Philosophy Research Works

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Now showing 1 - 5 of 21
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    Cell maps on the human genome
    (Springer Nature, 2019-03-20) Cherniak, Christopher; Rodriguez-Esteban, Raul
    We have previously described evidence for a statistically significant, global, supra-chromosomal representation of the human body that appears to stretch over the entire genome. Here, we extend the genome mapping model, zooming down to the typical individual animal cell. Its cellular organization appears to be significantly mapped onto the human genome: Evidence is reported for a “cellunculus” — on the model of a homunculus, on the H. sapiens genome.
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    Suffering without Subjectivity
    (Springer Netherlands, 2004-11) Carruthers, Peter
    This paper argues that it is possible for suffering to occur in the absence of phenomenal consciousness − in the absence of a certain sort of experiential subjectivity, that is. (‘Phenomenal’ consciousness is the property that some mental states possess, when it is like something to undergo them, or when they have subjective feels, or possess qualia.) So even if theories of phenomenal consciousness that would withhold such consciousness from most species of non-human animal are correct, this needn’t mean that those animals don’t suffer, and aren’t appropriate objects of sympathy and concern.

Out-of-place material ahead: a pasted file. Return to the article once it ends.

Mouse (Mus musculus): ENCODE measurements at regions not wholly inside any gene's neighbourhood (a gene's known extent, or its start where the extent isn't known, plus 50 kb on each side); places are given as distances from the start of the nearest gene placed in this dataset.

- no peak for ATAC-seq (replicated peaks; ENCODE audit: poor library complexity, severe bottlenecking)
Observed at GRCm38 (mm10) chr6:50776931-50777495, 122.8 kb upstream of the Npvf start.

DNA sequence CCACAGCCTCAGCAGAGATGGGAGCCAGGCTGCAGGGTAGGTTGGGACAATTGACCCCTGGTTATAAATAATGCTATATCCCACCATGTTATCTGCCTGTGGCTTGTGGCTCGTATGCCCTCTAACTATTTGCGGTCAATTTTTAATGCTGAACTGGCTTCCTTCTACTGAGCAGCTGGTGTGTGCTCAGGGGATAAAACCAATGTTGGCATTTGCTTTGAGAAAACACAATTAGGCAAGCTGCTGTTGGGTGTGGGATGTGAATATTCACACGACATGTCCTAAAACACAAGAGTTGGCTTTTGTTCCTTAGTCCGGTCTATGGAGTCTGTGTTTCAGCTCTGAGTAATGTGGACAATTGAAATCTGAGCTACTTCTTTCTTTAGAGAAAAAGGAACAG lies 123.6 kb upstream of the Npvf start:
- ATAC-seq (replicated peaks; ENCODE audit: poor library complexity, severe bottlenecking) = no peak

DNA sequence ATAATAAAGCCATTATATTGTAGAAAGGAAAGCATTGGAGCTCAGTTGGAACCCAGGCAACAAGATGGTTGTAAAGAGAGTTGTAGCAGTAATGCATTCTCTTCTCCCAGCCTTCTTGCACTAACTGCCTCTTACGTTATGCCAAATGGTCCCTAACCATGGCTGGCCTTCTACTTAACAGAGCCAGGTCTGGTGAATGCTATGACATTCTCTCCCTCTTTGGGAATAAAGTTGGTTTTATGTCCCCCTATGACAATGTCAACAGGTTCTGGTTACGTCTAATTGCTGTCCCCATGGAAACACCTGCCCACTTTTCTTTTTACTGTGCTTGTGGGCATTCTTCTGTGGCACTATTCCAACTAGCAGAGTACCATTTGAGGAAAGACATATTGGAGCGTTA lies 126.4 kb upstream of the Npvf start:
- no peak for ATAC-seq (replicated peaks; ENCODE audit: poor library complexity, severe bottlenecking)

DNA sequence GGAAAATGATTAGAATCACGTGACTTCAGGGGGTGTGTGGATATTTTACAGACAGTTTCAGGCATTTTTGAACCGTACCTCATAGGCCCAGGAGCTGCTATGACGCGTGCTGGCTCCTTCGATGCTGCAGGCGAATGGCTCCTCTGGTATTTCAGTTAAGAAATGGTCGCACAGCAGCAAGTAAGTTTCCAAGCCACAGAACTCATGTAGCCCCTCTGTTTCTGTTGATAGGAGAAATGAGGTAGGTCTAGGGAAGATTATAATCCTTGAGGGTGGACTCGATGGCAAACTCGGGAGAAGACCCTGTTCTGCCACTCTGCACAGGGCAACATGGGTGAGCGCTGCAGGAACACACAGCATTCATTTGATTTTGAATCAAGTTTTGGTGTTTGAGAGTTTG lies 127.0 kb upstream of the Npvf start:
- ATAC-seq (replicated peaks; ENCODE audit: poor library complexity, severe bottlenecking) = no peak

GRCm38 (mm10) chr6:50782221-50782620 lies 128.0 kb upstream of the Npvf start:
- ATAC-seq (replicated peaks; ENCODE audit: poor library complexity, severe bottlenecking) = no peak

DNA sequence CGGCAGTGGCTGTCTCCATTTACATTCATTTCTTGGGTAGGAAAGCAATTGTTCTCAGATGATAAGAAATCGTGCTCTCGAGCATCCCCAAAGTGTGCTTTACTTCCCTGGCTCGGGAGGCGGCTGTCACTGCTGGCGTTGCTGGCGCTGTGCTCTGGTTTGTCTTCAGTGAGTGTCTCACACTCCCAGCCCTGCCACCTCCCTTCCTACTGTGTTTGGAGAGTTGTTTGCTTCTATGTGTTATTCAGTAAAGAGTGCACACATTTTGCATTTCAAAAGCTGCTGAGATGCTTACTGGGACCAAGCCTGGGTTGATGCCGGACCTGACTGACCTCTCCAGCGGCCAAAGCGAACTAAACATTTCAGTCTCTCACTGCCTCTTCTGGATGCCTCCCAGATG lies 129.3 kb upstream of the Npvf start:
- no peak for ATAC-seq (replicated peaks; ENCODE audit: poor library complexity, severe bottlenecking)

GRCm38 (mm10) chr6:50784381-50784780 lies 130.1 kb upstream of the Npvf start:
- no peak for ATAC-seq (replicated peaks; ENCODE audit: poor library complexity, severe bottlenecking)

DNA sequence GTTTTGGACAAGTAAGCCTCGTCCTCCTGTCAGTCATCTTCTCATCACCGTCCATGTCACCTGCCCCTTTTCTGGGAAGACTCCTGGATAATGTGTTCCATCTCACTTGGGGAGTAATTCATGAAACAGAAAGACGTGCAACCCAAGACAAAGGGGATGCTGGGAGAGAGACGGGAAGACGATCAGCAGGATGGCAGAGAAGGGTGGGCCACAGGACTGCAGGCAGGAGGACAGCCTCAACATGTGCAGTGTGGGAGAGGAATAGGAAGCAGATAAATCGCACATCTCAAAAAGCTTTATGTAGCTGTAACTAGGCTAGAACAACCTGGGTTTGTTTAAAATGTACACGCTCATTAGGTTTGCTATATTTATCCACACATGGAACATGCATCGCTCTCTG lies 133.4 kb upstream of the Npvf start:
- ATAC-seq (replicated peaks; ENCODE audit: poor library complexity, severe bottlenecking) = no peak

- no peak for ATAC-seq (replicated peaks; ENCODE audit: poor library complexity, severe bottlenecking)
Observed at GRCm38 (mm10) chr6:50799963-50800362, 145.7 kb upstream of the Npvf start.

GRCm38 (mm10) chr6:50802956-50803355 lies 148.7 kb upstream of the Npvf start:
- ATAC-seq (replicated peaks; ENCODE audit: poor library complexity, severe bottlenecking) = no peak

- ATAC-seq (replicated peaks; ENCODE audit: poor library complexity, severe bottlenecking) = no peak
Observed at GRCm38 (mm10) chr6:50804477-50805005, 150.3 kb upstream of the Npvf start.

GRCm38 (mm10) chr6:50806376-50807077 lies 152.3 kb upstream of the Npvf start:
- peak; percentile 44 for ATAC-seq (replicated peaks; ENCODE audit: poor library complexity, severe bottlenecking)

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    Invertebrate Minds: A Challenge for Ethical Theory
    (Springer Netherlands, 2007) Carruthers, Peter
    This paper argues that navigating insects and spiders possess a degree of mindedness that makes them appropriate (in the sense of ‘possible’) objects of sympathy and moral concern. For the evidence suggests that many invertebrates possess a belief-desire-planning psychology that is in basic respects similar to our own. The challenge for ethical theory is find some principled way of demonstrating that individual insects do not make moral claims on us, given the widely held belief that some other ‘higher’ animals do make such claims on us.
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    Conscious Experience Versus Conscious Thought
    (Massachusetts Institute of Technology Press, 2006) Carruthers, Peter
    Are there different constraints on theories of conscious experience as against theories of conscious propositional thought? Is what is problematic or puzzling about each of these phenomena of the same, or of different, types? And to what extent is it plausible to think that either or both conscious experience and conscious thought involve some sort of self-reference? In pursuing these questions I shall also explore the prospects for a defensible form of eliminativism concerning conscious thinking, one that would leave the reality of conscious experience untouched. In the end, I shall argue that while there might be no such thing as conscious judging or conscious wanting, there is (or may well be) such a thing as conscious generic thinking.
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    Moderately Massive Modularity
    (Cambridge University Press, 2003) Carruthers, Peter
    This paper will sketch a model of the human mind according to which the mind’s structure is massively, but by no means wholly, modular. Modularity views in general will be motivated, elucidated, and defended, before the thesis of moderately massive modularity is explained and elaborated.